Stanley Kurtz: Obama-era ‘Affirmatively Furthering Fair Housing Rule’ an attack on suburbs

Stanley Kurtz, senior fellow at the Ethics and Public Policy Center, spoke to Mark Levin about the “Affirmatively Furthering Fair Housing Rule” (AFFH) added by former President Barack Obama to the 1968 Fair Housing Act, which the conservative scholar said has aimed to expand federal influence over suburbia.

Kurtz said in an interview airing Sunday at 8 p.m. ET on “Life, Liberty & Levin” that Obama and his wing of the Democratic Party viewed suburbs as “fundamentally unjust” communities that prevent taxation from flowing into the urban cities they surround.

On Thursday, Secretary of Housing and Urban Development (HUD) Dr. Ben Carson announced that he is stripping Obama’s AFFH Rule from the Fair Housing Act, saying the rule “was an overreach of unelected Washington bureaucrats into local communities” — a point echoed by Kurtz.

Carson called the rule a “ruse for social engineering under the guise of desegregation — essentially turning HUD into a national zoning board.”

Kurtz, in his interview with Levin, said Obama “represents an increasingly influential segment of the Democratic Party that really doesn’t think well of the suburbs.”

“Of course, as [Levin] mentioned, [Democrats] want suburban votes. What they’re a little less eager to have understood is they consider suburbs themselves in some ways fundamentally unjust.”

Kurtz said Obama Democrats oppose the structure of the nation’s suburbs because, much of the time, the people that move out of liberal cities and settle in the suburbs often do so to escape high taxation and regulation in urban areas.

“That is viewed by Obama and many other Democrats as a way of selfishly keeping your money from less well-off people in the cities,” he said. “So the Obama administration, riding on some language in the original Fair Housing Act that did not have all the meanings he gave to it, created a really massive rule called [AFFH].”

Kurtz said that, like he did when crafting ObamaCare, Obama created a new “transformative rule” for the government.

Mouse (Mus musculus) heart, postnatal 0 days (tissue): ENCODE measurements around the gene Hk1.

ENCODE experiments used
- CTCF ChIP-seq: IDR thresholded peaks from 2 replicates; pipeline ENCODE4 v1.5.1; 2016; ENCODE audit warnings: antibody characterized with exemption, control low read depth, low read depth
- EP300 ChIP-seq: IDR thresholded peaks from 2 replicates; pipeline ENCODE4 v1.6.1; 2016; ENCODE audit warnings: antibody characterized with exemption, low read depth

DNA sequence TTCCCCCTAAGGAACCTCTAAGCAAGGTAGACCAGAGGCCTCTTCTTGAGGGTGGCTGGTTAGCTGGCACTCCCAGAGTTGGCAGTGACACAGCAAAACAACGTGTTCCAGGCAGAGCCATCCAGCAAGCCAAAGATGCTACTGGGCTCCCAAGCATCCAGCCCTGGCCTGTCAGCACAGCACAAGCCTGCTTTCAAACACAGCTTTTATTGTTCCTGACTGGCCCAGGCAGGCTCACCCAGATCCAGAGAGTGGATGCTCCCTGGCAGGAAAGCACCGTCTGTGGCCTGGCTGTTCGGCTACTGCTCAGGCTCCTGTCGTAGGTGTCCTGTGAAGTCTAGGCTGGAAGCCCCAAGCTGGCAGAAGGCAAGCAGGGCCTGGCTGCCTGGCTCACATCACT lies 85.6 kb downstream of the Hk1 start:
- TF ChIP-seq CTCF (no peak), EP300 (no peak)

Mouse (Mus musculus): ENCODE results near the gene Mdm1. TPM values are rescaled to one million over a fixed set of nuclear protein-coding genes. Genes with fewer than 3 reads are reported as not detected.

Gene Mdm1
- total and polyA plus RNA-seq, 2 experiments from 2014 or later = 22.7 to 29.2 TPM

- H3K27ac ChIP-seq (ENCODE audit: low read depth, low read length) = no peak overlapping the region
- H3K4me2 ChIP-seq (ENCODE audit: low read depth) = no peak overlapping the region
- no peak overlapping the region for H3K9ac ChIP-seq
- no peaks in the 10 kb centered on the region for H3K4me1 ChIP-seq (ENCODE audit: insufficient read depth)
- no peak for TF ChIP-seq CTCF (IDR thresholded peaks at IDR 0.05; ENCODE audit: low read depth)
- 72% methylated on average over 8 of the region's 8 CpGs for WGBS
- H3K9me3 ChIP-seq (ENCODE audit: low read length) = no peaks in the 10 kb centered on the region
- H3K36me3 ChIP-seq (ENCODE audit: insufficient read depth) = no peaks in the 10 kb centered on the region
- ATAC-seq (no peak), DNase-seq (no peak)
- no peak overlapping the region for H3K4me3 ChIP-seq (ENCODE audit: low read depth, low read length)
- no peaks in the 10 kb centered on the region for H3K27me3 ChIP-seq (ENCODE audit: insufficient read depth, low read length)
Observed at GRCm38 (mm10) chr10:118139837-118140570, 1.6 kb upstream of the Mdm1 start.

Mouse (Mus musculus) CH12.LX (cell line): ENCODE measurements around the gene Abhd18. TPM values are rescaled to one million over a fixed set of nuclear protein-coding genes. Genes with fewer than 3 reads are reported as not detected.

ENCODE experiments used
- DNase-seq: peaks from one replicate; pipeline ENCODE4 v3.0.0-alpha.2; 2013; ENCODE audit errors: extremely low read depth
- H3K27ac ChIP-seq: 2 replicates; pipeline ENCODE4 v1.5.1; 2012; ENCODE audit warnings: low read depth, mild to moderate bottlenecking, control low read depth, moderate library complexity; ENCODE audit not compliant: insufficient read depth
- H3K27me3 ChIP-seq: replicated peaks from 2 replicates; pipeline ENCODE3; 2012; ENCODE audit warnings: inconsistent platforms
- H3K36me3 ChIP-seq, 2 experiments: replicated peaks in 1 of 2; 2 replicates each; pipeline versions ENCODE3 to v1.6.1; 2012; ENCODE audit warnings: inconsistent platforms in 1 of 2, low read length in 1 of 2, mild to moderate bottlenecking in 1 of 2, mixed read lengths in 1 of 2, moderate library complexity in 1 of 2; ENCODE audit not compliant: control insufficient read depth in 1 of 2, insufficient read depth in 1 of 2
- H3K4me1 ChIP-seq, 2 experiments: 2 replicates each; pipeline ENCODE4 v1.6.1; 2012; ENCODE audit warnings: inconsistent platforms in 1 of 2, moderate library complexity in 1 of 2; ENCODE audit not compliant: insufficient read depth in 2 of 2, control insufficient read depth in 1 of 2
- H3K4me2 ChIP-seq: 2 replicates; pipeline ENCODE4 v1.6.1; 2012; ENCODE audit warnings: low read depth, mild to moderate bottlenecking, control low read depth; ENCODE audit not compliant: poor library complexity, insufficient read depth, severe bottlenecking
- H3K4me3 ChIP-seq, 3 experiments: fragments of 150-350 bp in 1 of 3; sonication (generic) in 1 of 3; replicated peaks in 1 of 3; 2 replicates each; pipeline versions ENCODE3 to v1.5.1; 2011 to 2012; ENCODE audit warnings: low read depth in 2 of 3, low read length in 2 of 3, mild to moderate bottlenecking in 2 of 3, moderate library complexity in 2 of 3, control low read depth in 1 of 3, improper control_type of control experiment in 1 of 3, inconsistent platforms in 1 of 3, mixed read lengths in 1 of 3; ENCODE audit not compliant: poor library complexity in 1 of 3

“Obama took that brief mention and created out of it a transformative role, a little bit like Obamacare, and that it’s a massive rule that does a great many things… The bottom line is that AFFH would radically undercut the political and economic independence of America’s suburbs,” he said.

“It would allow bureaucrats in Washington, in the Department of Housing and Urban Development, to control zoning laws, to control the placement of transportation and business districts, even to some degree the drawing of school districts — In other words, almost every important local governmental responsibility could, under AFFH, fall into the de facto control of the feds.”

Kurtz pointed to southeastern Pennsylvania, where urban Philadelphia serves as the anchor city of what is called the suburban “Main Line” of Montgomery and Chester counties — an economically important area of traditionally wealthier communities straddling what was once the “Main Line” of the Pennsylvania Railroad, now Amtrak’s “Keystone” line toward Lancaster.

Throughout the 20th century, many Philadelphians moved to Montgomery County from the city proper for a number of reasons, creating a commuter corridor that exists to the present day.


“[The AFFH] will try to create a layer of government in between the federal government and local government — a layer of government that corresponds to your greater metropolitan area,” Kurtz explained.

“So if you are in Montgomery County, it will try to remove your governing responsibilities and hand them over to the Greater Philadelphia metropolitan area,” he said. “[That] will probably end up taking a chunk of your tax money: So there is a lot in AFFH.”

Carson said the AFFH rule added by Obama will be replaced by a new rule that reduces the burden of local jurisdictions to prove they are actively taking steps to address historical patterns of racial segregation in order to qualify for HUD financing.

“Washington has no business dictating what is best to meet your local community’s unique needs,” he added.

The Associated Press contributed to this report.

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